You’re already a freelance copywriter, or you’ve just spent the Bank Holiday weekend making the decision to chuck in your job and go it alone. (Hurrah!)
You’ve got some experience, maybe had some freelance jobs through something like Copify or PeoplePerHour, but you can’t live on £10 (or less) per 300-word article, and anyway, you know you’re much better than that.
What you want is regular, well-paid writing work from agencies in your field. Well, there’s a coincidence! I run a copywriting agency and we regularly commission work from freelancers* – but hiring an unknown person always carries a bit of a risk.
So here are five things you can do to reduce that risk and make people like me actively want to hire people like you:
1. Specialise in something. There’s nothing less likely to inspire confidence than a writer who claims to be able to write anything, on any subject. I want to know why I should hire you for a job rather than anybody else. Are you brilliant at writing copy for infographics, or video scripts? Have you written loads of successful campaigns aimed at data centre managers? Do you have a degree in electronics, but decided to become a writer instead? If there’s something you’re really good at, I want to know.
2. Have a portfolio. Ideally one that doesn’t just have examples of your work, but also tells me what kind of results your copy produced, or at least helped to produce. Did this email smash all known records for open rates? Was this ebook downloaded 20,000 times? Did your slides make it on to SlideShare’s front page? Did your DM lead to an unprecedented number of sales meetings? If you can also explain why it worked so well, I’ll know you understand marketing as well as being a brilliant writer, which is a huge plus.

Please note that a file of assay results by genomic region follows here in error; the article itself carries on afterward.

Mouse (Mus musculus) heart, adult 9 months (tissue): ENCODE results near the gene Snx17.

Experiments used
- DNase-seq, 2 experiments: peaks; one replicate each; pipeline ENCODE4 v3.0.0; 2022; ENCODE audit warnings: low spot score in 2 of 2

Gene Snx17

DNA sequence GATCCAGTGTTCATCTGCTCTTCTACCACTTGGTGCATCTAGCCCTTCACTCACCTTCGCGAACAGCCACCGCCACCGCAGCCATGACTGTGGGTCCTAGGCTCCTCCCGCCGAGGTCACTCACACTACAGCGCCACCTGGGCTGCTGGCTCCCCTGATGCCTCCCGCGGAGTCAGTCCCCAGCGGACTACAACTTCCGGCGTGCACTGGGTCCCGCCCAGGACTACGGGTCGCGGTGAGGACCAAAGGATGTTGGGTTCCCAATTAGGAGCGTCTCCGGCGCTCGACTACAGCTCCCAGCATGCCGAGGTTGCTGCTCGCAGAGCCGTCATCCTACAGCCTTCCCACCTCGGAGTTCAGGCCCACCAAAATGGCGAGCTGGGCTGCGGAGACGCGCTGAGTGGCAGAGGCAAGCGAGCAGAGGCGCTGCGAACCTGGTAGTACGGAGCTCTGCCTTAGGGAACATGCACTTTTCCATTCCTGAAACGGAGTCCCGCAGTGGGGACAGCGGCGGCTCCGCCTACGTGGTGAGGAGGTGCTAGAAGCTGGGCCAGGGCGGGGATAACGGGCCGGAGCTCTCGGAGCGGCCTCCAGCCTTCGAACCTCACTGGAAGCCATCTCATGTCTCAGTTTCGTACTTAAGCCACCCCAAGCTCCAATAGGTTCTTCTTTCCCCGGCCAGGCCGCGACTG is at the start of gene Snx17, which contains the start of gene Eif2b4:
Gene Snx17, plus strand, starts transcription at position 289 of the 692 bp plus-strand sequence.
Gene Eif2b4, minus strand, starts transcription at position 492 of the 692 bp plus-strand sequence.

3. Know your rate. Whether you prefer to work to an hourly rate, daily rate or rate for a certain number of words, know what that rate is and be explicit about it. Any agency will want to know how much they’re going to be paying you, so they can budget, quote, forecast and project-manage accurately. It does surprise me how many freelancers don’t have a fixed rate, preferring the client to set the price for a given job. As a freelancer you’re running a business, and businesses don’t generally let their customers dictate how much their products are worth. If you’re good, clients will be happy to pay your rate – so know what it is and be confident about it.
4. Have a Terms of Service document. Let your prospective clients know what kind of service they can expect from you by giving them a Terms of Service document. This doesn’t have to be a long screed of legalese; just a few points about – for example – how you quote, how you charge, at what point you’re going to invoice (a portion upfront, on delivery of the first draft, on sign-off of the whole project?), your payment terms (i.e. how many days after the invoice date you want your client to pay you), whether or not your rate includes amendments to the first draft (and if so, how many), etc.
5. Make the most of LinkedIn. If my experience is anything to go by, LinkedIn is an incredibly important place for freelance writers to be seen and be found. When I was a freelancer starting my copywriting business, the vast majority of new work came through LinkedIn, and the same is true for Radix today. There are tons of ways to raise your profile on there, from participating in discussions and gathering recommendations to sharing examples of your work and connecting with potential clients (observing proper etiquette, obviously). And I know not everyone is wild about the Endorsements feature, but I’d certainly far rather hire a writer with endorsements than one without.
So there you go – if you’re a freelance writer with a strong specialism, great portfolio, attractive rate, clear terms of service and an impressive profile on LinkedIn, agencies should be falling over themselves to commission your services.
For more copywriting advice, listen to Good Copy, Bad Copy.
* Updated 2018: sorry, we almost exclusively use our eleven-strong copywriting team these days. But the advice in this article is still good.